Earlier this week, Politico owner Robert Allbritton surprised the media world with his purchase of Capital New York, a website that has tried to replicate the best of The New York Observer in a digital-only format. Now, in an interview with Digiday, Politico editor Jim VandeHei, who will head the Manhattan-based operation, outlines his vision for Capital New York, which he surely hopes will be as disruptive to The New York Times as Politico has been to The Washington Post.
Thus far, a single quote — one that seems at odds with Politico's overall outlook — has captured the attention of media watchers:
A barb against BuzzFeed has raised eyebrows, too:
But there are plenty of other goodies to be gleaned from VandeHei's conversation with Josh Sternberg, including the assertion that New York is a "ripe target" for Politico. VandeHei explains:
The state and city are full of voracious, sophisticated readers who are willing to pay for content if it is high quality and essential.
That seems to suggest that VandeHei is contemplating a paywall or metered access, which neither Politico nor Capital New York currently has. Of course, people will only pay for quality goods — and VandeHei is not shy about calling his media properties precisely that. "The only way to change reader habits is to provide something so irresistible that they have no choice but to switch," he says.
Not only does VandeHei plan to hire perhaps as many as two dozen writers and editors, but he tells Sternberg that Capital New York will sponsor events "built around our reporting franchises." Sponsoring events has been a fraught enterprise for journalistic outlets, but it is a potentially lucrative one.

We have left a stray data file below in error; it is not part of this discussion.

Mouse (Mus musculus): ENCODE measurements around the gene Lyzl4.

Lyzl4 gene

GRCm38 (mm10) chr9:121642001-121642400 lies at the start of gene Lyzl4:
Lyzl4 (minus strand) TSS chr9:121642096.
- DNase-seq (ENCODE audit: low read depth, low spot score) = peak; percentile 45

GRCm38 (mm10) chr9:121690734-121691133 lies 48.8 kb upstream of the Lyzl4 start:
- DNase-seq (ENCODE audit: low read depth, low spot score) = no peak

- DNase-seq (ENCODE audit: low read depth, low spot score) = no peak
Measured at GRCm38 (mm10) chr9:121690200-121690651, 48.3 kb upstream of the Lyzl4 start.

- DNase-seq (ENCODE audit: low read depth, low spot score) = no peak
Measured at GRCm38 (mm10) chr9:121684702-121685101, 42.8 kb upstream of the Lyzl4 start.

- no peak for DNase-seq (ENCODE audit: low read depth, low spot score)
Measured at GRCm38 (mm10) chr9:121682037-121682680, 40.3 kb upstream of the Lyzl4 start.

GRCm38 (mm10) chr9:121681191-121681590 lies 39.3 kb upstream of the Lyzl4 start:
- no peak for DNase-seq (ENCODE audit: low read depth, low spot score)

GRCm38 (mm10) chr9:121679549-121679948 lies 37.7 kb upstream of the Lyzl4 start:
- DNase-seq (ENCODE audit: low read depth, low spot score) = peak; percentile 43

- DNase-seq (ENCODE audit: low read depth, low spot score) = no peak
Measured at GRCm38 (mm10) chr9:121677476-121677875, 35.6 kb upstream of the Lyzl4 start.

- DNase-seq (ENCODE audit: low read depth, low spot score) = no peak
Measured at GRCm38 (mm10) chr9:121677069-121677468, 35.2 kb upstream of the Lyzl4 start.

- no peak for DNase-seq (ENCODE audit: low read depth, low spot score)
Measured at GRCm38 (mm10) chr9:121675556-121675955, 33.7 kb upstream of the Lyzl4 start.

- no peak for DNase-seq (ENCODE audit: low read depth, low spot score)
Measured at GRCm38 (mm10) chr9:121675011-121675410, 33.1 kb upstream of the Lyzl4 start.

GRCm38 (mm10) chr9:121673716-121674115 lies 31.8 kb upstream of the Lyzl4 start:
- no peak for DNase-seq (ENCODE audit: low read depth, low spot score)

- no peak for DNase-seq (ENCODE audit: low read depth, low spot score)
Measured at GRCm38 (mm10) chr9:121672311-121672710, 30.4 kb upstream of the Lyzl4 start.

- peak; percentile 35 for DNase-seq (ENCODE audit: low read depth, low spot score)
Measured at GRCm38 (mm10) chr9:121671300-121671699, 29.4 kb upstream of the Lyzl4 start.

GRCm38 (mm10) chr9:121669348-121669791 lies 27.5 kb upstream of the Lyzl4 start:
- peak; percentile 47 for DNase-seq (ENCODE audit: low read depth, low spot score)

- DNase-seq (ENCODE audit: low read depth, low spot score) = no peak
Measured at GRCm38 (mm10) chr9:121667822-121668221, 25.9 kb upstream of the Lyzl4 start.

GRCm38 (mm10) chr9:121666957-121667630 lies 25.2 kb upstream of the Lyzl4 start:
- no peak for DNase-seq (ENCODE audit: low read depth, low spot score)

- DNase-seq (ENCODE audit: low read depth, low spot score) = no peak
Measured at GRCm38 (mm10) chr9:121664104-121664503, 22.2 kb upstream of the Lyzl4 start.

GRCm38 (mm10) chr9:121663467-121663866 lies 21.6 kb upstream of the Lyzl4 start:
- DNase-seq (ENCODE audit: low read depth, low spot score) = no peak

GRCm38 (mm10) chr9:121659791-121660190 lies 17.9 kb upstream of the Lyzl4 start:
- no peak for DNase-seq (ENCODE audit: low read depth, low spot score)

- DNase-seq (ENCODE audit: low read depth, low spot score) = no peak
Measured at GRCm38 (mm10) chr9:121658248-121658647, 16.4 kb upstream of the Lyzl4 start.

Most interesting, however, is VandeHei's claim that it's not all about the numbers. That runs contrary to the belief that Politico is successful largely because it manages to relentlessly beat its competitors to the punch. Its newsroom has even been compared to The Hunger Games for its intensity.
Yet VandeHei offers a thoughtful assessment in his Digiday interview:
High traffic is way overrated. It works if you are truly a traffic hose, like BuzzFeed. But, for speciality sites, it is all about the right readers. The advertisers we want are the knowing ones seeking to influence a very attractive and hard-to-reach set of readers. If we deliver those readers, the traffic numbers will mean little.
He says also that "Politico is defined less by speed than its overall obsession with excellence and expertise."
Asked if Politico would also expand to markets like Los Angeles, VandeHei dodged the question — thus leaving open that intriguing possibility.